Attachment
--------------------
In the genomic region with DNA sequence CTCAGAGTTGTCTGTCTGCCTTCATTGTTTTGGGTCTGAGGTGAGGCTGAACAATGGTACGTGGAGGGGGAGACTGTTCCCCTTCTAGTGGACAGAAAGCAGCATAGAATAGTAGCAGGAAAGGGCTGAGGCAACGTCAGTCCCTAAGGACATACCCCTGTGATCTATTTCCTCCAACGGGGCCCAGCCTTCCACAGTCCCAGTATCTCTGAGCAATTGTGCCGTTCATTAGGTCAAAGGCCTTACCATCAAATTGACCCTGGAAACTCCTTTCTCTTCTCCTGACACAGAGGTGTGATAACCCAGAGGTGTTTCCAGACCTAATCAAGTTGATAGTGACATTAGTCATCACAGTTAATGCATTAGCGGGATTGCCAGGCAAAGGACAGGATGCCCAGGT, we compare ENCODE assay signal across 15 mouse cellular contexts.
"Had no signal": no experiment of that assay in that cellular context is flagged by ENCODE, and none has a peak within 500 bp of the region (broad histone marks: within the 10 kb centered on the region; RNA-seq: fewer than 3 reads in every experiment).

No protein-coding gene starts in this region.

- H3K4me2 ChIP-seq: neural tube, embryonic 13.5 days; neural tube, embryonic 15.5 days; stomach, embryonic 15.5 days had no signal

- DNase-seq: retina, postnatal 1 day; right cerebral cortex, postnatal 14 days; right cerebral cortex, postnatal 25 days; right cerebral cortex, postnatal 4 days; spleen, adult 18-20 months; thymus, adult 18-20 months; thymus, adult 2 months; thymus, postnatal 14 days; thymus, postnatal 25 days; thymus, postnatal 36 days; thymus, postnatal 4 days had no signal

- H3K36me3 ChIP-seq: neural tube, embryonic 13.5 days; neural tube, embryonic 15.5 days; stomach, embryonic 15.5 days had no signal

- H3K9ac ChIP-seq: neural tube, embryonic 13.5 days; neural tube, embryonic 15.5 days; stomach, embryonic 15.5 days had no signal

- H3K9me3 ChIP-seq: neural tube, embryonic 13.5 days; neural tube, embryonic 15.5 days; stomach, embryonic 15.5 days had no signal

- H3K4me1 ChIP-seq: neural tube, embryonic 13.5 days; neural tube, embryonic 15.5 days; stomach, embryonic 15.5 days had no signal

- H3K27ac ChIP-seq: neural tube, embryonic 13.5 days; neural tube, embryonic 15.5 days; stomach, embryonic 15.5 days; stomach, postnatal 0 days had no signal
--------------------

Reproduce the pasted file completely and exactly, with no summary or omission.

In the genomic region with DNA sequence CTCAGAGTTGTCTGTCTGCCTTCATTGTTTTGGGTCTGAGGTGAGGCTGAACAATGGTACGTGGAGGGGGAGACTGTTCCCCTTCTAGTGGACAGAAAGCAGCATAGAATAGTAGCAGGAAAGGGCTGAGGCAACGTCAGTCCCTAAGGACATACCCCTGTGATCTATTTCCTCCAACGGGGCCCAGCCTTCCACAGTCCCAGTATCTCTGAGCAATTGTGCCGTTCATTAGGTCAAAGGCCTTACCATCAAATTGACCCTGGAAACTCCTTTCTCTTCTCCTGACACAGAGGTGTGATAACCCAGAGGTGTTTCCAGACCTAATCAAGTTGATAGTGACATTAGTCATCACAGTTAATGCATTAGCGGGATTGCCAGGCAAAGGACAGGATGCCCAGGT, we compare ENCODE assay signal across 15 mouse cellular contexts.
"Had no signal": no experiment of that assay in that cellular context is flagged by ENCODE, and none has a peak within 500 bp of the region (broad histone marks: within the 10 kb centered on the region; RNA-seq: fewer than 3 reads in every experiment).

No protein-coding gene starts in this region.

- H3K4me2 ChIP-seq: neural tube, embryonic 13.5 days; neural tube, embryonic 15.5 days; stomach, embryonic 15.5 days had no signal

- DNase-seq: retina, postnatal 1 day; right cerebral cortex, postnatal 14 days; right cerebral cortex, postnatal 25 days; right cerebral cortex, postnatal 4 days; spleen, adult 18-20 months; thymus, adult 18-20 months; thymus, adult 2 months; thymus, postnatal 14 days; thymus, postnatal 25 days; thymus, postnatal 36 days; thymus, postnatal 4 days had no signal

- H3K36me3 ChIP-seq: neural tube, embryonic 13.5 days; neural tube, embryonic 15.5 days; stomach, embryonic 15.5 days had no signal

- H3K9ac ChIP-seq: neural tube, embryonic 13.5 days; neural tube, embryonic 15.5 days; stomach, embryonic 15.5 days had no signal

- H3K9me3 ChIP-seq: neural tube, embryonic 13.5 days; neural tube, embryonic 15.5 days; stomach, embryonic 15.5 days had no signal

- H3K4me1 ChIP-seq: neural tube, embryonic 13.5 days; neural tube, embryonic 15.5 days; stomach, embryonic 15.5 days had no signal

- H3K27ac ChIP-seq: neural tube, embryonic 13.5 days; neural tube, embryonic 15.5 days; stomach, embryonic 15.5 days; stomach, postnatal 0 days had no signal